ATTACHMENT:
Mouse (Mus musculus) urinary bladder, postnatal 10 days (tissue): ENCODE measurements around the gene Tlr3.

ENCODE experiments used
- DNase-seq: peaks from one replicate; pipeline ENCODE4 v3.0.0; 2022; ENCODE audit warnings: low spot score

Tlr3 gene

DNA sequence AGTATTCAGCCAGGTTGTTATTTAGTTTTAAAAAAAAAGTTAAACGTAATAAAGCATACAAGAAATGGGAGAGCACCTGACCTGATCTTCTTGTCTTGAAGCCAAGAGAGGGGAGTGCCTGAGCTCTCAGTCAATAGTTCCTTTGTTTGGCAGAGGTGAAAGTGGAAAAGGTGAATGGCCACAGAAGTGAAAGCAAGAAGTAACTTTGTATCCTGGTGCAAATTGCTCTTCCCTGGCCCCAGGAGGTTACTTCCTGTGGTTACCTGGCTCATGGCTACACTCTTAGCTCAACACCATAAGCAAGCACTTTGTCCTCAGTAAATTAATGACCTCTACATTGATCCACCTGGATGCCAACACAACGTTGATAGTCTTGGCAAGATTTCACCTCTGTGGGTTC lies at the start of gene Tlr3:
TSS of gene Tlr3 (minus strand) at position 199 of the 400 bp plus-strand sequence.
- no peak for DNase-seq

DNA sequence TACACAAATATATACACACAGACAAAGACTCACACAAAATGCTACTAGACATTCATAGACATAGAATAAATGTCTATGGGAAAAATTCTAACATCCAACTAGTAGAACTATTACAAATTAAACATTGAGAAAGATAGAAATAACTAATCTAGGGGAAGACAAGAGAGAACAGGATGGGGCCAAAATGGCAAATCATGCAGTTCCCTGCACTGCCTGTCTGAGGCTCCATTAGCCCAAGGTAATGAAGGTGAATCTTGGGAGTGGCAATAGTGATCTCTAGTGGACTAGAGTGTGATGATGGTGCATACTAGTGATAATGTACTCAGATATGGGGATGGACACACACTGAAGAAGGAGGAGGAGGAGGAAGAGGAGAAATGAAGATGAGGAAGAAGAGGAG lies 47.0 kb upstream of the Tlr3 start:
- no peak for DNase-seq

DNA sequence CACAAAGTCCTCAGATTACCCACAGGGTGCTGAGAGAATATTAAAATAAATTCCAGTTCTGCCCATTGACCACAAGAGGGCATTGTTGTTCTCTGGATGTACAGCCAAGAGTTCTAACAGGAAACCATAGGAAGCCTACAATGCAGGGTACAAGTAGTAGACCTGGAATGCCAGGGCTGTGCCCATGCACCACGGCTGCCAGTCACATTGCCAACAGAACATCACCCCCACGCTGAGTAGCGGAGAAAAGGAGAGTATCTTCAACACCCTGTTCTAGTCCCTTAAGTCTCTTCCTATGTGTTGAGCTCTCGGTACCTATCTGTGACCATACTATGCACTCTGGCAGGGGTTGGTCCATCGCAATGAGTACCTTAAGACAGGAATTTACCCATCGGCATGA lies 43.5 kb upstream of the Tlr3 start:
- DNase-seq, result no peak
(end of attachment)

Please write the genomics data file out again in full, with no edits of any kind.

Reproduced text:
Mouse (Mus musculus) urinary bladder, postnatal 10 days (tissue): ENCODE measurements around the gene Tlr3.

ENCODE experiments used
- DNase-seq: peaks from one replicate; pipeline ENCODE4 v3.0.0; 2022; ENCODE audit warnings: low spot score

Tlr3 gene

DNA sequence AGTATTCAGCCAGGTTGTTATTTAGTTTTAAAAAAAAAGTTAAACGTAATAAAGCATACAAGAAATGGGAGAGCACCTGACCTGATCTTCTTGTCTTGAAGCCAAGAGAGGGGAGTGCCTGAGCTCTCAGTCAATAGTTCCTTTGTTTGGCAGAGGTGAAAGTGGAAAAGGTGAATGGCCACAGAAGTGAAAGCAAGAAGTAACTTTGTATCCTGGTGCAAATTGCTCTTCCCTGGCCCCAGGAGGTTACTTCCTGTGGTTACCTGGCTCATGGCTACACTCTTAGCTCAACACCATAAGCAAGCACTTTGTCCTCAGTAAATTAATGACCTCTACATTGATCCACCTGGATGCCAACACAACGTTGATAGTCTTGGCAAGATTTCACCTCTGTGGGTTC lies at the start of gene Tlr3:
TSS of gene Tlr3 (minus strand) at position 199 of the 400 bp plus-strand sequence.
- no peak for DNase-seq

DNA sequence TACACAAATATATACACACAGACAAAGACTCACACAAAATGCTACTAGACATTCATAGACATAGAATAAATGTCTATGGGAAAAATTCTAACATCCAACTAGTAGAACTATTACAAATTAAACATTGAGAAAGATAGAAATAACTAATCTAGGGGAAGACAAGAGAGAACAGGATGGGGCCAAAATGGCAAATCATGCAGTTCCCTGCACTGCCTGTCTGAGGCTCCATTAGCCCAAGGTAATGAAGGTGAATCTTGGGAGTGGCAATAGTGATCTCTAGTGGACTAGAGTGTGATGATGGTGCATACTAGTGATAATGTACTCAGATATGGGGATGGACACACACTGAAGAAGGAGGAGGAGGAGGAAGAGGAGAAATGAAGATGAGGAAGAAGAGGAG lies 47.0 kb upstream of the Tlr3 start:
- no peak for DNase-seq

DNA sequence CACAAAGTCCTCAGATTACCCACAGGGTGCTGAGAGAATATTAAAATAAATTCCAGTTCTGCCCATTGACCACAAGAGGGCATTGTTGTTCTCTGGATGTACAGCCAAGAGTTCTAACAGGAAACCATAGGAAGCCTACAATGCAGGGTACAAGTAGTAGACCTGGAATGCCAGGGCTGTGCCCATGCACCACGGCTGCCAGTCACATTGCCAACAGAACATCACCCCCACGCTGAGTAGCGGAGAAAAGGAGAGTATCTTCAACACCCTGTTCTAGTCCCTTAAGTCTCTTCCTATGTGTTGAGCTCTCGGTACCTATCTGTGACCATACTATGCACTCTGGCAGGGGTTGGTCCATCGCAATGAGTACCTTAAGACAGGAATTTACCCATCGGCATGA lies 43.5 kb upstream of the Tlr3 start:
- DNase-seq, result no peak